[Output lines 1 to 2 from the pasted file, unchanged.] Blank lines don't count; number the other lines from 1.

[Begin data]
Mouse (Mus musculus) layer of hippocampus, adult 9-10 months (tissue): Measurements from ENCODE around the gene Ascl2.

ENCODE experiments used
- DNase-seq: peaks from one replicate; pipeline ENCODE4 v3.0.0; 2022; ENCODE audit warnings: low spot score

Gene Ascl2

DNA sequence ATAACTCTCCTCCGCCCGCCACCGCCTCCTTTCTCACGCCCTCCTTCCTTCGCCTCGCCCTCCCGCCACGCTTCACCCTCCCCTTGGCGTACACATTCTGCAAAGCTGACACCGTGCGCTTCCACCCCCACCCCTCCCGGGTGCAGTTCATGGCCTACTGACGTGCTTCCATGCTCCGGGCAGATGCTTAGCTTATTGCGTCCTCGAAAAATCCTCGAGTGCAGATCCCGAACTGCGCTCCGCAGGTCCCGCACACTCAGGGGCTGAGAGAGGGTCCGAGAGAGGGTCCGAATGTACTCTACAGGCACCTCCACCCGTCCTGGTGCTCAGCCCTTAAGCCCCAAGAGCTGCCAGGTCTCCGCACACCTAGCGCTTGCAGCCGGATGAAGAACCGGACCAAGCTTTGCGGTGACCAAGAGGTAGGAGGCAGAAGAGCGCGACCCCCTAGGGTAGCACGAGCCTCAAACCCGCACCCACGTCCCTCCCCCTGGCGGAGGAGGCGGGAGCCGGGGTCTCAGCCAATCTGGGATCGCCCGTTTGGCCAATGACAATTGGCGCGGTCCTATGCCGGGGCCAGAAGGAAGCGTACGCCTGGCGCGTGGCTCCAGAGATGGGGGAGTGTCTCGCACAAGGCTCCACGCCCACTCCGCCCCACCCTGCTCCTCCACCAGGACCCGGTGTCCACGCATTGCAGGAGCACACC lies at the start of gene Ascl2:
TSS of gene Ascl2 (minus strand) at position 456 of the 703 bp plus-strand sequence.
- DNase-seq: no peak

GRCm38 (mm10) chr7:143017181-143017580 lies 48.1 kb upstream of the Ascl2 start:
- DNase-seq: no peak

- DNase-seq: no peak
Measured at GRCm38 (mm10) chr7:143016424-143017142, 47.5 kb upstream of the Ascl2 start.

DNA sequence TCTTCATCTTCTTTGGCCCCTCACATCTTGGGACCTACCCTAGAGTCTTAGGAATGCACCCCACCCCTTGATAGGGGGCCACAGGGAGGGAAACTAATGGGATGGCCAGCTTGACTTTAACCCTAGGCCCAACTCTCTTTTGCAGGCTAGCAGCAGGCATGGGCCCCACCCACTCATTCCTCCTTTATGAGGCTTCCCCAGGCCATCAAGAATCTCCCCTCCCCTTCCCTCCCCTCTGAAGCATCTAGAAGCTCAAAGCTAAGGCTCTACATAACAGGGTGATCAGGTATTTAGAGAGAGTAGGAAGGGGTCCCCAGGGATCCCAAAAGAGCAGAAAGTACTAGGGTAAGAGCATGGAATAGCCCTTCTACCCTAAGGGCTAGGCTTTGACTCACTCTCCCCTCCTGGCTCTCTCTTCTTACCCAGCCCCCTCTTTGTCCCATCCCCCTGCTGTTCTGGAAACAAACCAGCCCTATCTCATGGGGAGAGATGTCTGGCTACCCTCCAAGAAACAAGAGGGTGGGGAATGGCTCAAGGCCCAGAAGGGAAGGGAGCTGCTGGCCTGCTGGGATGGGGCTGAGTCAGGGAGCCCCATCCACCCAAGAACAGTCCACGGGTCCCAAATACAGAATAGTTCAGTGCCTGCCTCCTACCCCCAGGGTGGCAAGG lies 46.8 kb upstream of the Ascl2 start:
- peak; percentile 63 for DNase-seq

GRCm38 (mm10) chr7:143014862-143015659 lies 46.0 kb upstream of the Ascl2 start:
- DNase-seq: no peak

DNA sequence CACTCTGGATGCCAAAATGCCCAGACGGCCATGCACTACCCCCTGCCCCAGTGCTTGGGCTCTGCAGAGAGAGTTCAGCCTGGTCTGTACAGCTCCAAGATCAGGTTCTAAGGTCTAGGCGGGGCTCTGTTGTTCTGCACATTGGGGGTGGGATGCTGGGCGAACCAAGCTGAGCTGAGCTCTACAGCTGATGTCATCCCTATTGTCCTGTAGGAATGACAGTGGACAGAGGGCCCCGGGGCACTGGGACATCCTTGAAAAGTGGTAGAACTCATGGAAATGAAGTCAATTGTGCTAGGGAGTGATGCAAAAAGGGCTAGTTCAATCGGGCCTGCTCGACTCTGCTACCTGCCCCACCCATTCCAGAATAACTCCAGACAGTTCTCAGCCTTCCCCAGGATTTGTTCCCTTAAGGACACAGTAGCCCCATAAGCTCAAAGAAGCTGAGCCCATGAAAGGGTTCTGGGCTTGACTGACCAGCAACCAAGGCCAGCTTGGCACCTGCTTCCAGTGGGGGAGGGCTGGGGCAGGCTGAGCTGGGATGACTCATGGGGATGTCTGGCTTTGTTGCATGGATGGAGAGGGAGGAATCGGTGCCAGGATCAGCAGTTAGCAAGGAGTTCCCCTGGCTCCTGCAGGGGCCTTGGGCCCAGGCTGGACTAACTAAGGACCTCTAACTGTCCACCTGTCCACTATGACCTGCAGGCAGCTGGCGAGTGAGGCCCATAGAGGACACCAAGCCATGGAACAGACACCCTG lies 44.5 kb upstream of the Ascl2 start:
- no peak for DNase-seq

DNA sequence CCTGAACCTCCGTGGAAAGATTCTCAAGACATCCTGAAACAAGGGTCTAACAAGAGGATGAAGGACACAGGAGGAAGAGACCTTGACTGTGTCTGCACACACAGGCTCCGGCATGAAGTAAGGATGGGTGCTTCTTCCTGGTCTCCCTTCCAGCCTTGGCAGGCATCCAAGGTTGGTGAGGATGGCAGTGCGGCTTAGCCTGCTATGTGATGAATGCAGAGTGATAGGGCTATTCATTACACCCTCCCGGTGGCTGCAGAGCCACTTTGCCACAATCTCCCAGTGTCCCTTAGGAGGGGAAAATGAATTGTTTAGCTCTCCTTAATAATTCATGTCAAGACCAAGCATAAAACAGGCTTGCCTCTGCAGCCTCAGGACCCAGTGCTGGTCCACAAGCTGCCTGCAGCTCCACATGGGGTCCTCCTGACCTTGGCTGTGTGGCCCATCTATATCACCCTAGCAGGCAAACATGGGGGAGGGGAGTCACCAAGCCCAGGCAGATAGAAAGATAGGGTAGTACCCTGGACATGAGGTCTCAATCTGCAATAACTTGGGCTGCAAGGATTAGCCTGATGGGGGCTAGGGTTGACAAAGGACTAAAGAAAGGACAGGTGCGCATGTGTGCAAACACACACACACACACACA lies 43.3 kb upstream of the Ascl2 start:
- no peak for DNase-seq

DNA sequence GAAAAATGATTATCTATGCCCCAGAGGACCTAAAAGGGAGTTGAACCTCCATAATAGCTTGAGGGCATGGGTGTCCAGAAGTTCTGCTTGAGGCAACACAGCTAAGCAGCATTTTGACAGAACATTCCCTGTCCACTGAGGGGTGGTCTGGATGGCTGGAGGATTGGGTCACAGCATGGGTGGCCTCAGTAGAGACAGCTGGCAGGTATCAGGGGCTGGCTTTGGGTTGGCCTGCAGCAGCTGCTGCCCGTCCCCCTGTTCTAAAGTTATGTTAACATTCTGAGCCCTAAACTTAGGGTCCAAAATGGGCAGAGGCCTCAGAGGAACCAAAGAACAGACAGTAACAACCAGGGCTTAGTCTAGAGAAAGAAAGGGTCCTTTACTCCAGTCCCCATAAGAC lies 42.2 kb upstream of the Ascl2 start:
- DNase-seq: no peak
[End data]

Mouse (Mus musculus) layer of hippocampus, adult 9-10 months (tissue): Measurements from ENCODE around the gene Ascl2.

ENCODE experiments used